3 Best: The Son (9.6)
Following his graduation, Matt Saracen felt like he was due to be done with the show. In “The Son,” the fifth episode of season four, Matt was put back in the spotlight. He got word that his father died while at war and this episode dealt with the fallout from that news.
Zach Gilford delivered the best performance of his career as Matt went through every emotion. He broke down into tears, showed hate for his dad, regret for feeling that way, and a whole lot more. From the emotional moments to the lighthearted bonding we got from important characters, this was tremendous television.
2 Worst: Who’s Your Daddy (7.6)
Shockingly, the worst episode of Friday Night Lights according to IMDb users didn’t come from season two. Instead, it is the fourth episode of season one, “Who’s Your Daddy.” The show was still trying to find its footing after the strong pilot and thankfully, it did soon after this.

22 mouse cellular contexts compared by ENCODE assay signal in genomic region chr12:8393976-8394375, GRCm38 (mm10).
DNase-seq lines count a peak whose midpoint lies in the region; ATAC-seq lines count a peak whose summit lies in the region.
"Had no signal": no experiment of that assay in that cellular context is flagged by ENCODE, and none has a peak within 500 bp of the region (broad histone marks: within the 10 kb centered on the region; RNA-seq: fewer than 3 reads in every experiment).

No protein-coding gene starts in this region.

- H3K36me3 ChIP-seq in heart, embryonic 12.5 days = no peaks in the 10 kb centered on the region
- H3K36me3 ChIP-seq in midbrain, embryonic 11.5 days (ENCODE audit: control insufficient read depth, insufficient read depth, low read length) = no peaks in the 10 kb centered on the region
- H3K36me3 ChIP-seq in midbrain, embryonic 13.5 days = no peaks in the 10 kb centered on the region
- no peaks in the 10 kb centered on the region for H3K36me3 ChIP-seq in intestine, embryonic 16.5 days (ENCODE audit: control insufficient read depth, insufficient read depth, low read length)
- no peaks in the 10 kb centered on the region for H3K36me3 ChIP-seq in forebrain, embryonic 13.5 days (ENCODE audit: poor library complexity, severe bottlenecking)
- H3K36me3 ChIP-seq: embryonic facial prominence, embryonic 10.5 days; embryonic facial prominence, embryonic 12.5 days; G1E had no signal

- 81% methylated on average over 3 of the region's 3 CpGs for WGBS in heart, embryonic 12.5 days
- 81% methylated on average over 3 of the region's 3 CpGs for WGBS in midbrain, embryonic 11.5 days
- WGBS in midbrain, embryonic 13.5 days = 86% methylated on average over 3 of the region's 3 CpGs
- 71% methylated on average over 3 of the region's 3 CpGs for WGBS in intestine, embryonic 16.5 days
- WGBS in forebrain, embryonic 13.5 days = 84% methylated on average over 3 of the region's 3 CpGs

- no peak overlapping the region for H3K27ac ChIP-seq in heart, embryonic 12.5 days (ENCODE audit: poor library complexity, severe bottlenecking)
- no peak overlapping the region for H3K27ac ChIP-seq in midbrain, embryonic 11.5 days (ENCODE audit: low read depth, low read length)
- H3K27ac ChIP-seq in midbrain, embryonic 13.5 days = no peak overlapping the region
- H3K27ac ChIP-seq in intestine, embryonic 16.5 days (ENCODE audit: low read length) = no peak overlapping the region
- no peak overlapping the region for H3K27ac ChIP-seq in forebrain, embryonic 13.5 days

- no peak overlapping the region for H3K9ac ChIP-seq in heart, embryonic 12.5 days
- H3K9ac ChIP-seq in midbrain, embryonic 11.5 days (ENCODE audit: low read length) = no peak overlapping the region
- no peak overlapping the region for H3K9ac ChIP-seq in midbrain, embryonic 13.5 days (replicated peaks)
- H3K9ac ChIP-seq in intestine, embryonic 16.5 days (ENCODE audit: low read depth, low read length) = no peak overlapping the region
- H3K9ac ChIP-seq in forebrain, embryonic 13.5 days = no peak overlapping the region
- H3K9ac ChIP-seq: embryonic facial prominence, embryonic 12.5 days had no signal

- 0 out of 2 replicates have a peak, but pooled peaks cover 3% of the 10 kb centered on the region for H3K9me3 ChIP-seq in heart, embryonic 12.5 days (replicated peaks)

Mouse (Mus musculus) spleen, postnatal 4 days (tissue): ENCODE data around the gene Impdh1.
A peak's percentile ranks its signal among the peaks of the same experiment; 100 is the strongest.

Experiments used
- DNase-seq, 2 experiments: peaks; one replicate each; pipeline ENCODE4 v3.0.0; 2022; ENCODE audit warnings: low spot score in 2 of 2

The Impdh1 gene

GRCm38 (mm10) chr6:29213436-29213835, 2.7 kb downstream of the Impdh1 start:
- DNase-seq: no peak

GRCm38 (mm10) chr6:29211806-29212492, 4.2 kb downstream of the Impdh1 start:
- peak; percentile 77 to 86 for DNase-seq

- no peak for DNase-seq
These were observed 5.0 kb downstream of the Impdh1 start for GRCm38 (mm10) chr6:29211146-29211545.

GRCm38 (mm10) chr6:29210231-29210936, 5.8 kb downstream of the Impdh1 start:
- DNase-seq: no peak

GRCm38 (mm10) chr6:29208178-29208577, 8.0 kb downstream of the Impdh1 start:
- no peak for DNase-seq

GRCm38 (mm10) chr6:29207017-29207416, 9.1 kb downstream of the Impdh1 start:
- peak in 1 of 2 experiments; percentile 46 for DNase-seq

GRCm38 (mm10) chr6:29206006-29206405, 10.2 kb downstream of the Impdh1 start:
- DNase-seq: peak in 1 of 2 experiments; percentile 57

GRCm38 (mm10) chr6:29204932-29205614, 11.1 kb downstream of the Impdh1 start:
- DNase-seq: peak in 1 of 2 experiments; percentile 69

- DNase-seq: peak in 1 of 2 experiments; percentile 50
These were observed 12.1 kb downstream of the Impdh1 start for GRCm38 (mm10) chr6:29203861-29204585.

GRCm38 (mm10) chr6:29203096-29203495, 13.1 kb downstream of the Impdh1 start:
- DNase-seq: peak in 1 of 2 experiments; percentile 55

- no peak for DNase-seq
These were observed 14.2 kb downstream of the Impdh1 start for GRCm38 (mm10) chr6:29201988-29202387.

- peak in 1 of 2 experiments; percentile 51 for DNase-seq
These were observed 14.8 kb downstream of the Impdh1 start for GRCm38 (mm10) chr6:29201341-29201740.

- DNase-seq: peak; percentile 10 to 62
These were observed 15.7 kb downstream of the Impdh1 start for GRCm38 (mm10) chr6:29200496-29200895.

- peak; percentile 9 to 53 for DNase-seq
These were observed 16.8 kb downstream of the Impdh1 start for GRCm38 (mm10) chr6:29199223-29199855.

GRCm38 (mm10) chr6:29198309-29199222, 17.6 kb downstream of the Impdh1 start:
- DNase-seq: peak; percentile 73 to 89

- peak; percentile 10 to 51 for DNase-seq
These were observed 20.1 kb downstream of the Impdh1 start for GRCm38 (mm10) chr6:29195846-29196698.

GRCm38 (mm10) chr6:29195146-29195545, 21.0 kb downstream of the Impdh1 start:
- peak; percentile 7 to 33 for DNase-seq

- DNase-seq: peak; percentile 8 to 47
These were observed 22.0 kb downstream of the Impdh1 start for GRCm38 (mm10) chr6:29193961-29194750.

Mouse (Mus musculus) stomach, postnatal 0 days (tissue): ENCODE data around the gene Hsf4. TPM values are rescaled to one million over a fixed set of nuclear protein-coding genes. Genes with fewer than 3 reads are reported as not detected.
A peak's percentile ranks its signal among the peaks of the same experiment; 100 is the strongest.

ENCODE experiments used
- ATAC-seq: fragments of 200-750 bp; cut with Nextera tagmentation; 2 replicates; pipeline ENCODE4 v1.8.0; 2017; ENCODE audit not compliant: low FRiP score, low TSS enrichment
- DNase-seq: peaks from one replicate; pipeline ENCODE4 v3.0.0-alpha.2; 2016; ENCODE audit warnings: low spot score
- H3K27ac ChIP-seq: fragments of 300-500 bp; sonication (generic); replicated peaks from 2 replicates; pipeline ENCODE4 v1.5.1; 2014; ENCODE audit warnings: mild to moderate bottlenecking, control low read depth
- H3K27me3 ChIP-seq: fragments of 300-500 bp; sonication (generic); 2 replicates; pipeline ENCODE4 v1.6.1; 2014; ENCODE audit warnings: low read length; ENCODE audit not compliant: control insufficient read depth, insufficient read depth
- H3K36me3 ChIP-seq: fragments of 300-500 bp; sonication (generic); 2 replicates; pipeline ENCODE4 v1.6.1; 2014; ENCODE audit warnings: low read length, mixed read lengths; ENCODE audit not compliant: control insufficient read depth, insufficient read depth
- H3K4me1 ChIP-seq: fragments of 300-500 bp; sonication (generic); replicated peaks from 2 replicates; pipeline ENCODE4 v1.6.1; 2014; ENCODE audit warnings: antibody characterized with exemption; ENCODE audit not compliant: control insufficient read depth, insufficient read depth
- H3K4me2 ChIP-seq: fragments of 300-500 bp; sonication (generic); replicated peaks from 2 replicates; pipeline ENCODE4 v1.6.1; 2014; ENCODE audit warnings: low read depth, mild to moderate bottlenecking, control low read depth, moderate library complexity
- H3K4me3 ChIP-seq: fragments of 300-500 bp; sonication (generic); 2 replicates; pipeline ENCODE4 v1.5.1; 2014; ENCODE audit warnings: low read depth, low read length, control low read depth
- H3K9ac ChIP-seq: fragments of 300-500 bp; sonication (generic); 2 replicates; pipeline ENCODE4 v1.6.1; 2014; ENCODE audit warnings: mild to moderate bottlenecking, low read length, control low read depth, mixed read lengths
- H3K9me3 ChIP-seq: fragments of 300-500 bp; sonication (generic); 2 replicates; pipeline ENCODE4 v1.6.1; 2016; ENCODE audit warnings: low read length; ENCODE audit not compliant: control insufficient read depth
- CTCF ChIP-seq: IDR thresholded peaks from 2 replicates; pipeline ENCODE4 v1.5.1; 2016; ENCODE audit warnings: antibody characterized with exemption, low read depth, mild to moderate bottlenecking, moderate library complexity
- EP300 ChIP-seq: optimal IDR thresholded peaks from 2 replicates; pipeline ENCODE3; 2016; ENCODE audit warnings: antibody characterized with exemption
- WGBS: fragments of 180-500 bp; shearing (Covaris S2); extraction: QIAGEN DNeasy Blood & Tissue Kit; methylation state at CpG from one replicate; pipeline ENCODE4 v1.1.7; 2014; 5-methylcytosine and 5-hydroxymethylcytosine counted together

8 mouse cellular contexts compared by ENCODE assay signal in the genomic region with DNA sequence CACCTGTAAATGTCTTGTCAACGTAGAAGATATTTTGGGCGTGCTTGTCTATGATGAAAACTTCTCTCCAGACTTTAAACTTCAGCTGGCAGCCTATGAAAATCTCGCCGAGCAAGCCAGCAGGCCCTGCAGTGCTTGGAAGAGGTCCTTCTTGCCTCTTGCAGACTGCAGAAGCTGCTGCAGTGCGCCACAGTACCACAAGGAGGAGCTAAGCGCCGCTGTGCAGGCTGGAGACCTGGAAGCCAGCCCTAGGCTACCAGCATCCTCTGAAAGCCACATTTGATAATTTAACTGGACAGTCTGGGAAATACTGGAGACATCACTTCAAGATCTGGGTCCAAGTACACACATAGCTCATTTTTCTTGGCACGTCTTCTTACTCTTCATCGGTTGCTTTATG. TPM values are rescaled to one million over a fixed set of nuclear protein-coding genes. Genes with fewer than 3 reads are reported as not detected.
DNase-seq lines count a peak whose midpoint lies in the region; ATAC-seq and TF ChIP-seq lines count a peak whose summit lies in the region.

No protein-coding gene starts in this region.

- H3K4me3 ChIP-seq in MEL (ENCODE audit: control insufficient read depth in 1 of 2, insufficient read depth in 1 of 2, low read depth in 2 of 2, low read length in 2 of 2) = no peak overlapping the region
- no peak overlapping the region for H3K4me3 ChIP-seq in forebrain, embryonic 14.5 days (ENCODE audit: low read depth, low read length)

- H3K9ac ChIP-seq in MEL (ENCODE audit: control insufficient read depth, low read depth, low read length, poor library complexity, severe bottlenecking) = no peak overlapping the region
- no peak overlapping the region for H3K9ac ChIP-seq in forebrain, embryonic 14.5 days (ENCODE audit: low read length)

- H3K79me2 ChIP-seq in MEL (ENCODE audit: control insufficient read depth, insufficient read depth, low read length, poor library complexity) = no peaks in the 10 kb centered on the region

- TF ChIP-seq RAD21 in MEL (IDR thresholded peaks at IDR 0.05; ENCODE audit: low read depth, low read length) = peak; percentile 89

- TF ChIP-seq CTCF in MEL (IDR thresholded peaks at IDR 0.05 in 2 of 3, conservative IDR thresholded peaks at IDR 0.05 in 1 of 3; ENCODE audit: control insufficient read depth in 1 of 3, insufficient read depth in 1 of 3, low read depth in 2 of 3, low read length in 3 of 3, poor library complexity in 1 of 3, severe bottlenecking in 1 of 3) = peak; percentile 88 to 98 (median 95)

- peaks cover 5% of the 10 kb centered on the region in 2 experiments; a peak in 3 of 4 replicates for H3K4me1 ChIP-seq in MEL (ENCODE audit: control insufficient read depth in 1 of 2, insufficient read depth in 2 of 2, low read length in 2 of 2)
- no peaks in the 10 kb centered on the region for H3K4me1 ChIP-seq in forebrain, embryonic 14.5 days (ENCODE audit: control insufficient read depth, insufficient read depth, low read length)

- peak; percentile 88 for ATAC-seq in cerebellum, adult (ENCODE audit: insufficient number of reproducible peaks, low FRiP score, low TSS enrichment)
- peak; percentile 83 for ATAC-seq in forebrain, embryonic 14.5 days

After a loss in his first start, Matt Saracen had nobody behind him. The boosters opted to bring in a talented quarterback from Louisiana. That caused Coach Taylor to struggle on who to start. That was an okay plotline but the trashed field house and barbecue at the Taylors’ home were less engaging.
1 Best: Always (9.7)
Almost anyone who has seen it will tell you that Friday Night Lights had one of the best series finales of all time. “Always” wrapped the show up about as perfectly as it could have. With the board’s decision to close East Dillon hanging over the team’s head, they still had to go in and attempt to win a State Championship.
Once the compelling stories were wrapped, the show ended with a fantastic montage. Julie and Matt got their happy ending, the Lions won it all, Luke went off to the military, and the Panthers were now a mix of players from both sides of Dillon. Best of all, Coach Taylor had a new team as he moved to accommodate his hard-working wife’s new job. It was all so beautiful.
NEXT: Where Are They Now: Friday Night Lights Cast